Having not gone to the bar on Thursday night, I managed to get up early enough to go for a run around a small nearby lake, Valkenberg Meer. I met workshop attendee Peter Teuben as he was setting off on a bike ride; Peter took a beautiful photo of the lake in the early morning mist.

Valkenberg Meer, credit: P. Teuben

Some more of Peter’s photos are here.

The day started with contributed talks by Emilie Ishida (COIN), Matt Craig (astropy with undergrads), and Joe Zuntz (CosmoSIS). These were three very different talks, with Emilie discussing how to collaborate with statisticians, Matt how to use astropy for both teaching and research, and Joe talking about estimating cosmological parameters with the most enthusiasm I have ever seen on the subject. But all super-interesting!

After coffee: Perry Greenfield of STScI gave an overview of the history and future of Python at the Space Telescopes Science Institute, which, to my knowledge, has been the largest institutional player in moving the use of Python into astronomy. The Storify is here. This talk was less technical and more historical/political than others, but I think was really useful for putting the whole workshop in context.

Finally we had the last round of lightning talks, Storified here. These were not a planned part of the schedule but there were just so many things to share!

We finished the morning with a general discussion of how to preserve the week’s work and move forward. Ideas for preserving the week’s work include having a repository of talk slides and a list of packages discussed as well as an “unproceedings” document which would summarize the unconference sessions and eventually go on arxiv like this one from dotastronomy.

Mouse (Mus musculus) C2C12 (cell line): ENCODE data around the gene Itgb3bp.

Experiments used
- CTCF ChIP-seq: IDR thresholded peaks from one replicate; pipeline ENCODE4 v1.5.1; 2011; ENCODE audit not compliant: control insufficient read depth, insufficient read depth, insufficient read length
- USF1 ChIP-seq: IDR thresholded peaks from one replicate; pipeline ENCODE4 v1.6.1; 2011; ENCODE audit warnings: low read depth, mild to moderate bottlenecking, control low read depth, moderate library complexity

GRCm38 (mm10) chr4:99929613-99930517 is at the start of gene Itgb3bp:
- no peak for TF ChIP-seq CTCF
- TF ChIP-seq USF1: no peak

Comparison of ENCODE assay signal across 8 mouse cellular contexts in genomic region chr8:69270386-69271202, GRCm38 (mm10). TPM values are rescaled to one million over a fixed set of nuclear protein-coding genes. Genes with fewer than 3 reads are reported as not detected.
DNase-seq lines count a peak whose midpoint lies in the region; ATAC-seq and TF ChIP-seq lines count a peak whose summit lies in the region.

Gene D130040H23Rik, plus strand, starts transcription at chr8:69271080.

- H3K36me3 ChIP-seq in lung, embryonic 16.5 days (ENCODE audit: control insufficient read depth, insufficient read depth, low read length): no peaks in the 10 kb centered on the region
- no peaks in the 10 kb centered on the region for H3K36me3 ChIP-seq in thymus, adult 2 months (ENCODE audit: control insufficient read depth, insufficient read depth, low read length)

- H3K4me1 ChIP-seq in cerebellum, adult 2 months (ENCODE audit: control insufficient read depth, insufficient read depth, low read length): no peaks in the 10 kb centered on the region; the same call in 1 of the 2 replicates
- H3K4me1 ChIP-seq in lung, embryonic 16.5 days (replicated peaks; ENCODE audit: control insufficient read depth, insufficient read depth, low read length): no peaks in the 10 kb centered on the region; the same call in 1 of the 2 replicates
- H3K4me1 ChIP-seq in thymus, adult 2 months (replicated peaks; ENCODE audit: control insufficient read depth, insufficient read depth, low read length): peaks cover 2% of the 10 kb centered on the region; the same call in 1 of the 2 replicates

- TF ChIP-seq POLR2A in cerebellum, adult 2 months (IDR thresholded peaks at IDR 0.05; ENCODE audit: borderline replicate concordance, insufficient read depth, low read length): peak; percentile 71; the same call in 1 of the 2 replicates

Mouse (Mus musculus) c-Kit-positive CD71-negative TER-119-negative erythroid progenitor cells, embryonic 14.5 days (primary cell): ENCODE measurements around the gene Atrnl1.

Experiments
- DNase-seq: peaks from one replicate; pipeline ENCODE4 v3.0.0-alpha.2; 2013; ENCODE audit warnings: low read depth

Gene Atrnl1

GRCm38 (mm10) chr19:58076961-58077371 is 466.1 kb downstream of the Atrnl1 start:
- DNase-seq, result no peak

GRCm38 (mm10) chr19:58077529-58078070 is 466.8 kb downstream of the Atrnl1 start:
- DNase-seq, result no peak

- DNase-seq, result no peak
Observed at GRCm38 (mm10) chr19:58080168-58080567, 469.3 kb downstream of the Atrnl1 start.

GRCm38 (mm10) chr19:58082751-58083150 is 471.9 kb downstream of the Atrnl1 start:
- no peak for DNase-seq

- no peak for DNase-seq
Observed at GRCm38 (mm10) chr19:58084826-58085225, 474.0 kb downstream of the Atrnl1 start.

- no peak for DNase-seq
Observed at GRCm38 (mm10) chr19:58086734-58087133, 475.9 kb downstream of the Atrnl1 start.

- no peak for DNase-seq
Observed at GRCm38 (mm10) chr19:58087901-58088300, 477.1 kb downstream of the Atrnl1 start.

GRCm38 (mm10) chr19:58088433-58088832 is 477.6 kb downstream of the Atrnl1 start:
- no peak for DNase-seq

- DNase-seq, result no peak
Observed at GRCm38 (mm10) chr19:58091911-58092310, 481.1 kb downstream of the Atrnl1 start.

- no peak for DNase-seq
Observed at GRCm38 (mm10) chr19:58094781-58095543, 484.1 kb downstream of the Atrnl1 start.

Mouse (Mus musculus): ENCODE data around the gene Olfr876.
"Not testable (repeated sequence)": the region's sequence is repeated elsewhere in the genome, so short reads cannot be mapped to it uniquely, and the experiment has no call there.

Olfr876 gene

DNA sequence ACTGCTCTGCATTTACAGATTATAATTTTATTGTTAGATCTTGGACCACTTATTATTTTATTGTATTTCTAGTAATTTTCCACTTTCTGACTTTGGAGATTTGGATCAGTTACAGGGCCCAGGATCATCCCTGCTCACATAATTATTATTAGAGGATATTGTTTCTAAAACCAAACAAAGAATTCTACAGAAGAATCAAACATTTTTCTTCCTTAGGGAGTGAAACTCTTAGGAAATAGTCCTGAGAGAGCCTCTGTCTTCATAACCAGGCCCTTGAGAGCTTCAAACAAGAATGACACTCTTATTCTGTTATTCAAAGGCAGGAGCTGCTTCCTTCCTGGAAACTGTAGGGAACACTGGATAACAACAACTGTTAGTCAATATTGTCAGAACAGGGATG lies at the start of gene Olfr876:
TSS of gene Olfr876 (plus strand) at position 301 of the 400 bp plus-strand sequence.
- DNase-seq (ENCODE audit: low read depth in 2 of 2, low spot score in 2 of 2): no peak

To keep momentum going, we have started a number of mailing lists on specific topics; we also talked about starting local user groups, having regional conferences, and organizing a future meeting at a location TBD. Ideas for how to improve the next version of the meeting included:

  • pre-conference tutorial days, or post-conference work/hack days
  • additional time during which unconferences are not scheduled
  • some scheduling of unconferences or tutorials in advance
  • a shorter lunch period for more work time

Lastly before lunch we did the conference picture. If we look like we’re all laughing it’s because of the hilarious dancing astronomer who just behind the photographer. But we really did have a good time.

Python in Astronomy 2015, credit: P. Teuben

The afternoon unconference sessions included a bunch of sessions at which people were too tired to take notes:

  • next steps for astropy (E. Tollerud)

  • astropy: where next? (T. Robitaille)

  • interactive bad pixel masking (E. Jeschke)

  • AMUSE tutorial (A. van Elteren)

  • Roles/titles org chart (K. Cruz)

  • MCMC/galfits (??)

  • Career tracks (E. Tollerud)

In addition to these, lots of people were working on coding for various projects in the afternoon. I mostly worked on documenting the meeting itself; I think this is important both for the people who were there and for the many people who wanted to come but couldn’t. The coding was still going strong when I left at about 1730, and from Twitter accounts, it carried on into the evening.

In a few days I intend to reflect on the workshop and where I think the ‘Python in Astronomy’ community might be heading. My initial feeling is that this could be the start of a real change in how astronomical research is done, in a more open and collaborative way than before. It was an exciting week!